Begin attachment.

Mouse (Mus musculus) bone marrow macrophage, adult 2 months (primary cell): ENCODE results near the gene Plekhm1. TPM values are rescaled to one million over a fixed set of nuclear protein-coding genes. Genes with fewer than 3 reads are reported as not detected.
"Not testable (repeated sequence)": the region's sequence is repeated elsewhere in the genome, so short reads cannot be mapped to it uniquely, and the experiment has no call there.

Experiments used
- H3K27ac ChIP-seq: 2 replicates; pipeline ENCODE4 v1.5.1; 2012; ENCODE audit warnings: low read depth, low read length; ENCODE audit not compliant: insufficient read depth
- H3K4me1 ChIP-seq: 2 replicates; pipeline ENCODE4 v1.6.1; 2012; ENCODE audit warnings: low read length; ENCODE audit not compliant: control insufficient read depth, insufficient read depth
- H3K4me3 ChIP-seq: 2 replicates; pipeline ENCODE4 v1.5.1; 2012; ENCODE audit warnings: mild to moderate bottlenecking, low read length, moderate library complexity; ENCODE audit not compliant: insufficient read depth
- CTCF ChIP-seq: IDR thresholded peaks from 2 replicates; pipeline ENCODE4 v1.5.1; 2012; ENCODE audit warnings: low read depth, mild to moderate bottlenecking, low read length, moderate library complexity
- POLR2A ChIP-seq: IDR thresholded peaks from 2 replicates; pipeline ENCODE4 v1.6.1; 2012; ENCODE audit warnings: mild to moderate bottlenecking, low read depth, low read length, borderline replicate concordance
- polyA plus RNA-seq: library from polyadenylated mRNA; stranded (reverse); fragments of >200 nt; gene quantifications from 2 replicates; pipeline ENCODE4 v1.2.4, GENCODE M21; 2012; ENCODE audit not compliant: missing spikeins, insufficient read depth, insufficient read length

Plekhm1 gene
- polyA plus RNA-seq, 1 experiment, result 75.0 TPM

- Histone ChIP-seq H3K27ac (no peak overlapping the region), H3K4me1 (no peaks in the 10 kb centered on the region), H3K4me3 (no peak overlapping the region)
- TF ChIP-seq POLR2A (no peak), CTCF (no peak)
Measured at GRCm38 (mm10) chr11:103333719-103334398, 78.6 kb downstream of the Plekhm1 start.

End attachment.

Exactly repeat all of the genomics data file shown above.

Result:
Mouse (Mus musculus) bone marrow macrophage, adult 2 months (primary cell): ENCODE results near the gene Plekhm1. TPM values are rescaled to one million over a fixed set of nuclear protein-coding genes. Genes with fewer than 3 reads are reported as not detected.
"Not testable (repeated sequence)": the region's sequence is repeated elsewhere in the genome, so short reads cannot be mapped to it uniquely, and the experiment has no call there.

Experiments used
- H3K27ac ChIP-seq: 2 replicates; pipeline ENCODE4 v1.5.1; 2012; ENCODE audit warnings: low read depth, low read length; ENCODE audit not compliant: insufficient read depth
- H3K4me1 ChIP-seq: 2 replicates; pipeline ENCODE4 v1.6.1; 2012; ENCODE audit warnings: low read length; ENCODE audit not compliant: control insufficient read depth, insufficient read depth
- H3K4me3 ChIP-seq: 2 replicates; pipeline ENCODE4 v1.5.1; 2012; ENCODE audit warnings: mild to moderate bottlenecking, low read length, moderate library complexity; ENCODE audit not compliant: insufficient read depth
- CTCF ChIP-seq: IDR thresholded peaks from 2 replicates; pipeline ENCODE4 v1.5.1; 2012; ENCODE audit warnings: low read depth, mild to moderate bottlenecking, low read length, moderate library complexity
- POLR2A ChIP-seq: IDR thresholded peaks from 2 replicates; pipeline ENCODE4 v1.6.1; 2012; ENCODE audit warnings: mild to moderate bottlenecking, low read depth, low read length, borderline replicate concordance
- polyA plus RNA-seq: library from polyadenylated mRNA; stranded (reverse); fragments of >200 nt; gene quantifications from 2 replicates; pipeline ENCODE4 v1.2.4, GENCODE M21; 2012; ENCODE audit not compliant: missing spikeins, insufficient read depth, insufficient read length

Plekhm1 gene
- polyA plus RNA-seq, 1 experiment, result 75.0 TPM

- Histone ChIP-seq H3K27ac (no peak overlapping the region), H3K4me1 (no peaks in the 10 kb centered on the region), H3K4me3 (no peak overlapping the region)
- TF ChIP-seq POLR2A (no peak), CTCF (no peak)
Measured at GRCm38 (mm10) chr11:103333719-103334398, 78.6 kb downstream of the Plekhm1 start.